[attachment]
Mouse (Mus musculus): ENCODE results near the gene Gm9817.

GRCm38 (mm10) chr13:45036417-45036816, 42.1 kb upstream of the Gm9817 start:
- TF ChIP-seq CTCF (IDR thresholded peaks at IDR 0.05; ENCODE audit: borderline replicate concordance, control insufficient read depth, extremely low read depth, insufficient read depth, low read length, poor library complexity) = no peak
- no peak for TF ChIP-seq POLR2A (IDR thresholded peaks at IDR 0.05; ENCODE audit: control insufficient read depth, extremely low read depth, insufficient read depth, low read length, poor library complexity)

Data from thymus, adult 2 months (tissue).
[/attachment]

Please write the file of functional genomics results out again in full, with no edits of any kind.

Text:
Mouse (Mus musculus): ENCODE results near the gene Gm9817.

GRCm38 (mm10) chr13:45036417-45036816, 42.1 kb upstream of the Gm9817 start:
- TF ChIP-seq CTCF (IDR thresholded peaks at IDR 0.05; ENCODE audit: borderline replicate concordance, control insufficient read depth, extremely low read depth, insufficient read depth, low read length, poor library complexity) = no peak
- no peak for TF ChIP-seq POLR2A (IDR thresholded peaks at IDR 0.05; ENCODE audit: control insufficient read depth, extremely low read depth, insufficient read depth, low read length, poor library complexity)

Data from thymus, adult 2 months (tissue).